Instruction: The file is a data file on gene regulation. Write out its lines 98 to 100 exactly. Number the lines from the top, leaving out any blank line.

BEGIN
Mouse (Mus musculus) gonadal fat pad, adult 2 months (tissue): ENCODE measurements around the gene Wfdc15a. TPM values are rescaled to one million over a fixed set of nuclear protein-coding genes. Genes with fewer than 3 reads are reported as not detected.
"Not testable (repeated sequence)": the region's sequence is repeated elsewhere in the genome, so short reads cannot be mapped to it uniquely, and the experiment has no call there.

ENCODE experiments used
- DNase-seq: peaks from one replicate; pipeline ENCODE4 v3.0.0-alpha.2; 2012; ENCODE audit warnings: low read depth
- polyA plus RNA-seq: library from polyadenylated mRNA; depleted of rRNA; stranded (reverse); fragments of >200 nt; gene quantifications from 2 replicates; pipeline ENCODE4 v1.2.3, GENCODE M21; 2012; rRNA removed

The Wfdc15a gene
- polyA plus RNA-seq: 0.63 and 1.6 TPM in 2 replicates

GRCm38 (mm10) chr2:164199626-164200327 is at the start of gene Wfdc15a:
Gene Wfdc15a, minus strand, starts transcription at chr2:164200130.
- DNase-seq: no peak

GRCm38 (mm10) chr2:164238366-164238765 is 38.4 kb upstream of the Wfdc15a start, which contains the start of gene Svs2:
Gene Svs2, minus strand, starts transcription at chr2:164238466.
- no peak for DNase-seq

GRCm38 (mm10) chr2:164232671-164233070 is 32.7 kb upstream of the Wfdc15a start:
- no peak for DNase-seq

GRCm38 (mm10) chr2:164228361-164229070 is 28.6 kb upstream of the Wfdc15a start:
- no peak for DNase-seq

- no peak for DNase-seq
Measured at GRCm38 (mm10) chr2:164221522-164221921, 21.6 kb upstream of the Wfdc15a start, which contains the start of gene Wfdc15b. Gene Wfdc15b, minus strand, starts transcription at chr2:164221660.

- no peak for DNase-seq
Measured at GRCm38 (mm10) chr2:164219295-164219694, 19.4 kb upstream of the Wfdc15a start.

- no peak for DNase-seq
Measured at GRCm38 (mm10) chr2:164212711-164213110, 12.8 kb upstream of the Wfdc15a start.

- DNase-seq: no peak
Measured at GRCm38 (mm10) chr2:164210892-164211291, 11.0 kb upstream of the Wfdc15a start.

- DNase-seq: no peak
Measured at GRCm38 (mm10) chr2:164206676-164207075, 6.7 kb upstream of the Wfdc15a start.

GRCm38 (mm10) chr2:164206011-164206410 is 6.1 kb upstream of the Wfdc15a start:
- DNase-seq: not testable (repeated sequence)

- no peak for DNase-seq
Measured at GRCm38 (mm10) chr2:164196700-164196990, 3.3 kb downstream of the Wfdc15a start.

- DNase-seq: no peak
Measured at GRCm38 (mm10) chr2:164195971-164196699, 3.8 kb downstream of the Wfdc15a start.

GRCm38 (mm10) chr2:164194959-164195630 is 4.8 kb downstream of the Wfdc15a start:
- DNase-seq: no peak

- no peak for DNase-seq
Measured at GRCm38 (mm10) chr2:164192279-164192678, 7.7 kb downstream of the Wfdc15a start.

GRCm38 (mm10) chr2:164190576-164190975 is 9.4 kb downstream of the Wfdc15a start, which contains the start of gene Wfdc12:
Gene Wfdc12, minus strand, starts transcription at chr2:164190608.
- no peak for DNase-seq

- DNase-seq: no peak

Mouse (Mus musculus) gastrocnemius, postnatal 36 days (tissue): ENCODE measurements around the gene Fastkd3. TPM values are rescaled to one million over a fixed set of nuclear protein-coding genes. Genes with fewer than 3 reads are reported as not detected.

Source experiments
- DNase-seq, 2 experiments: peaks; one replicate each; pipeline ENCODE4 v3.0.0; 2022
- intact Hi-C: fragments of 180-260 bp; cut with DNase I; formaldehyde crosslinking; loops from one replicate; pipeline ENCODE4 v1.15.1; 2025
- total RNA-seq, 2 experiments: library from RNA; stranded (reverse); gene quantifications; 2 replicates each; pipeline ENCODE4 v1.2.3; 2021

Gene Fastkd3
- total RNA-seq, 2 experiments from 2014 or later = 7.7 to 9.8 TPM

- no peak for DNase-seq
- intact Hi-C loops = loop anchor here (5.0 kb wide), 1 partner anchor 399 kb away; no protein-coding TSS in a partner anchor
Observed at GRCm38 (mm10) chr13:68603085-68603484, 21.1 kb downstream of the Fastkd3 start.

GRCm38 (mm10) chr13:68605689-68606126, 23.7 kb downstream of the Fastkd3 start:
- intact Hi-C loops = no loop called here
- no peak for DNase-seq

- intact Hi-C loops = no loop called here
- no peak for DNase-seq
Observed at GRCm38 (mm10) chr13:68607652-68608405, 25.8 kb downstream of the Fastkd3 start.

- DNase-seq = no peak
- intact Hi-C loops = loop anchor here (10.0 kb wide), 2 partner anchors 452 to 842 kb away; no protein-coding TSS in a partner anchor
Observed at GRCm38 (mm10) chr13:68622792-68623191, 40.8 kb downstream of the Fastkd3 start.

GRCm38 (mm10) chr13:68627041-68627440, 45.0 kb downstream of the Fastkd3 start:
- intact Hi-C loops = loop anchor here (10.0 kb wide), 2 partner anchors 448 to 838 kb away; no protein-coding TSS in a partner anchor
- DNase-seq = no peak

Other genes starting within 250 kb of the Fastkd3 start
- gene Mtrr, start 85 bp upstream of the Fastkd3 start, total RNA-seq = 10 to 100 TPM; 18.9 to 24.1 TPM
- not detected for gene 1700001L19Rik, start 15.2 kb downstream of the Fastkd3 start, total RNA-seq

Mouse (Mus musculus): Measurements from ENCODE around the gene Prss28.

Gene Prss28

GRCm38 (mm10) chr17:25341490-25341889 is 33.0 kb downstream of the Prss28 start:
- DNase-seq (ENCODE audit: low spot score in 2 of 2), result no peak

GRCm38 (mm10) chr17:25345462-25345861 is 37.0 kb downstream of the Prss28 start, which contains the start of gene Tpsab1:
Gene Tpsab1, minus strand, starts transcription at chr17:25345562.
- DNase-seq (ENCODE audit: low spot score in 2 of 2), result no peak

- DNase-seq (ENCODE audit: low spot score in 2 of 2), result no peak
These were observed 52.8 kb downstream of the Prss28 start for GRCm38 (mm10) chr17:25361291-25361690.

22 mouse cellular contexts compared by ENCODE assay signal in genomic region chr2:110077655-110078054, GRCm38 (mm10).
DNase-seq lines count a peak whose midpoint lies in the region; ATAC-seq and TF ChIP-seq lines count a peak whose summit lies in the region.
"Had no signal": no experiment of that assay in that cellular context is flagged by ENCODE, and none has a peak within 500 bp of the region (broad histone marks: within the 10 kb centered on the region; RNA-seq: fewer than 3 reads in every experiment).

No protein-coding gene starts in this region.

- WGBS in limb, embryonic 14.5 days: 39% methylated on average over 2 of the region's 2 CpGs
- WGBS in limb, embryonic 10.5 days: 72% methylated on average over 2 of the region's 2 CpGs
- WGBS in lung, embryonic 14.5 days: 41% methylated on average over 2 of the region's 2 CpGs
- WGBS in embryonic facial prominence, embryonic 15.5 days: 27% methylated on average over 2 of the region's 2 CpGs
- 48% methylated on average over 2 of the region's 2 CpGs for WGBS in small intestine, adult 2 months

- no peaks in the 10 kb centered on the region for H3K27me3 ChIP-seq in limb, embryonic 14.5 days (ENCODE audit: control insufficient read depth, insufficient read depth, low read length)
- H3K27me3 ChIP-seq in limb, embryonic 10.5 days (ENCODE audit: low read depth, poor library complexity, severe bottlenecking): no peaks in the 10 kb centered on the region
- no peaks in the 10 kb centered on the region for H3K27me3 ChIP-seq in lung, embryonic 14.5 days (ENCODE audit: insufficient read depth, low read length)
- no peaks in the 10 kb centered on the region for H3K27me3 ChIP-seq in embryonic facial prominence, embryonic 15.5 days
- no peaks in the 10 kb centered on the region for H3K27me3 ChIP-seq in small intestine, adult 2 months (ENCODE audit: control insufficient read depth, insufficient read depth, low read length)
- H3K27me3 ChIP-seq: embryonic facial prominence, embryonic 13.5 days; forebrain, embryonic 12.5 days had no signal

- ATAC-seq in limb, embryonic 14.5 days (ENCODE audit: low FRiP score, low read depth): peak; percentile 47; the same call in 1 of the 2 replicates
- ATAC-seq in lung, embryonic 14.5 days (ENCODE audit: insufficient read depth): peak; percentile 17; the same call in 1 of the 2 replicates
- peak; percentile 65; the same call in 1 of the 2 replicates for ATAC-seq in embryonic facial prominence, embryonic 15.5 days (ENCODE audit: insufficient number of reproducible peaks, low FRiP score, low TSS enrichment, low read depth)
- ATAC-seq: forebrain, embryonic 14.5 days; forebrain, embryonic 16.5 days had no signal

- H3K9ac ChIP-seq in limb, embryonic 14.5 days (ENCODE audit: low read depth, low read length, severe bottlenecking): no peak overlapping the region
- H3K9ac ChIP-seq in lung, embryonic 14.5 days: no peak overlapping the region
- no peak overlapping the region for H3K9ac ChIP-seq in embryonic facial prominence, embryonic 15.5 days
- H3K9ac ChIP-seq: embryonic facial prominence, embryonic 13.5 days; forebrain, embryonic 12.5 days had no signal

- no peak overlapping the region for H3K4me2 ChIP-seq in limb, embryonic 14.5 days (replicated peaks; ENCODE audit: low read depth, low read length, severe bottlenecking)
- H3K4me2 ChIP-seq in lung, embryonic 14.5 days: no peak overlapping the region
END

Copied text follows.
- H3K9ac ChIP-seq: embryonic facial prominence, embryonic 13.5 days; forebrain, embryonic 12.5 days had no signal

- no peak overlapping the region for H3K4me2 ChIP-seq in limb, embryonic 14.5 days (replicated peaks; ENCODE audit: low read depth, low read length, severe bottlenecking)
- H3K4me2 ChIP-seq in lung, embryonic 14.5 days: no peak overlapping the region